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As coronavirus shifts user habits, tech firms try to upgrade experience

Shruti Shekar
Telecom & Tech Reporter
GETTY

Companies managing major apps and online tools will now have a “boost of creativity” in developing better user experiences as people shift their habits during the COVID-19 pandemic, experts say. 

Richard Lachman, an associate professor at Ryerson University, said in an interview that many applications are now being used by different demographics in ways that differ from their original purpose.

Zoom (ZM), a platform that is typically used for enterprise video conferencing, is now being used by non-working individuals to connect with friends and family, he said. 

Lachman said that new users with different goals give companies an opportunity to tweak their product to improve the user experience. 

“If my 10-year-old is using it, they want the virtual backgrounds right there because they’re going to spend 45 minutes putting themselves in space,” he said. “But when I login the next morning, I’m still in space. [Companies will be] finding these little tweaks that are not massive shifts.”

Lachman said now is the perfect time for companies to capitalize on this moment and make their platforms better. 

“The idea is we’re fixing, we’re tweaking, we’re changing, we’re improving. And right now there’s a massive user test case,” he said. “What is amazing is how many platforms have been scaling well to deal with the numbers of people on it.”

According to a JP Morgan analyst, daily Zoom usage was up more than 300 per cent after the pandemic forced more people to work from home. 

The company’s active daily user count was also up 378 per cent compared to the same period a year ago.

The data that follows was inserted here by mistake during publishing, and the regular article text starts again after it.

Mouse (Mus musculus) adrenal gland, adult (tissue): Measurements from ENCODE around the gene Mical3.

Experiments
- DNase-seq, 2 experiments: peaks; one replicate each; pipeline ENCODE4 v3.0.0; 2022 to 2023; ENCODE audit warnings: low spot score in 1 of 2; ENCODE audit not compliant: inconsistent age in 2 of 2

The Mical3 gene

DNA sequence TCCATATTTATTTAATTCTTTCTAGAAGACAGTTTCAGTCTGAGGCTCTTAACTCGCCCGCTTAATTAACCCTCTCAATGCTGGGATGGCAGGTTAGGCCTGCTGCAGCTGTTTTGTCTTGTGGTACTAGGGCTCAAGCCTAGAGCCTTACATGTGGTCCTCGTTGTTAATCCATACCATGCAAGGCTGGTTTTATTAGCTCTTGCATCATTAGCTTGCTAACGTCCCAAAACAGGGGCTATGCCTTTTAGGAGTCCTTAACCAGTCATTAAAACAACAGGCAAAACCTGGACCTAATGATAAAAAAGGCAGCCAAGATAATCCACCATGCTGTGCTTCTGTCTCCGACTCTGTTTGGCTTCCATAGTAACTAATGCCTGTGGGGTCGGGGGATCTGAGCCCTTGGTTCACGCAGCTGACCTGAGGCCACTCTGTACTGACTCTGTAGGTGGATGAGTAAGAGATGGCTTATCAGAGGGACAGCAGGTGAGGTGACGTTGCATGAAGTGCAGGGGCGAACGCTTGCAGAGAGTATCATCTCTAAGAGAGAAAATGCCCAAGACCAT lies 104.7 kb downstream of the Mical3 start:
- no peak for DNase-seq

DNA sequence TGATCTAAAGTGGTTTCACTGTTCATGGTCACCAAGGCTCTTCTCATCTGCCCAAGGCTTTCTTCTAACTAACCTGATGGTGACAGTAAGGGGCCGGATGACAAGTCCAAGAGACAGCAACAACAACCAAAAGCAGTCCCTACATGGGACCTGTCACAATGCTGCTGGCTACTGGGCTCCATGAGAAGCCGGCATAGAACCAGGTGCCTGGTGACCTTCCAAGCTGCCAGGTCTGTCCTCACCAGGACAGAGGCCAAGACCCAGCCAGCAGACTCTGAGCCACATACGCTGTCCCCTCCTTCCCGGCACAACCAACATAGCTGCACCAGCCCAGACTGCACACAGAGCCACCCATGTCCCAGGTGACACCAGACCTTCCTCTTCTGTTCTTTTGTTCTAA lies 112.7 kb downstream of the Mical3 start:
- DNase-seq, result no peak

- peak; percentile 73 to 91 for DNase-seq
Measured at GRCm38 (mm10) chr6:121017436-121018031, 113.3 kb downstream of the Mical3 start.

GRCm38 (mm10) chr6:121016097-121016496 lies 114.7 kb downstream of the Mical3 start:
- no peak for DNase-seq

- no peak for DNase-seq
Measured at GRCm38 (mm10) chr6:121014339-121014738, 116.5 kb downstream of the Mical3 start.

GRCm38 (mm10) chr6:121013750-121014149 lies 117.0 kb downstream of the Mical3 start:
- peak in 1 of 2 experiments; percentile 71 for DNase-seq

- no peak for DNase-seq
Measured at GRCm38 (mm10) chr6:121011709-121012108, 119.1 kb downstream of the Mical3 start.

On Monday, Zoom’s shares dropped eight per cent as the company battles security concerns and competition from other platforms. 

Lachman indicated that companies will also face lots of criticism if certain aspects of the platform do not meet the public’s standard. 

“I have seen pushback. For example, what does end-to-end encryption mean, for this particular piece of software? Should I be using this, because maybe this platform is not secure?”

Platforms reminding users of existing tools 

Now will also be the time that many platforms will remind users of features that already exist, as Jane Manchun Wong, a social media feature leaker and researcher, said in an interview. 

“For example, on Instagram, they’re testing to move the video call button to the chat list,” she said. “They’re trying to remind the users ‘Hey, we do video chats as an option as well.’”

Facebook indicated in a blog post that it was seeing unprecedented usage because of COVID-19 and that it was monitoring “usage patterns” in order to make its systems “more efficient and adding capacity when needed.”

Jeff Goldenberg, co-founder of Abacus Agency, said that a metric for companies to watch will be how much time is being spent on different screens to determine “advertiser potential.”

He noted that people were already using these platforms heavily before the pandemic, citing that one in four minutes on cellphones is spent on a Facebook-owned platform, and now that is expected to increase even more. 

“Now people are definitely using it more, but [these companies] already had plenty of user data before. Their user experience development is always on and they scour data and insights to come up with improvements that would lead to more ‘time in app,’” he said in an emailed response.

With files from Reuters

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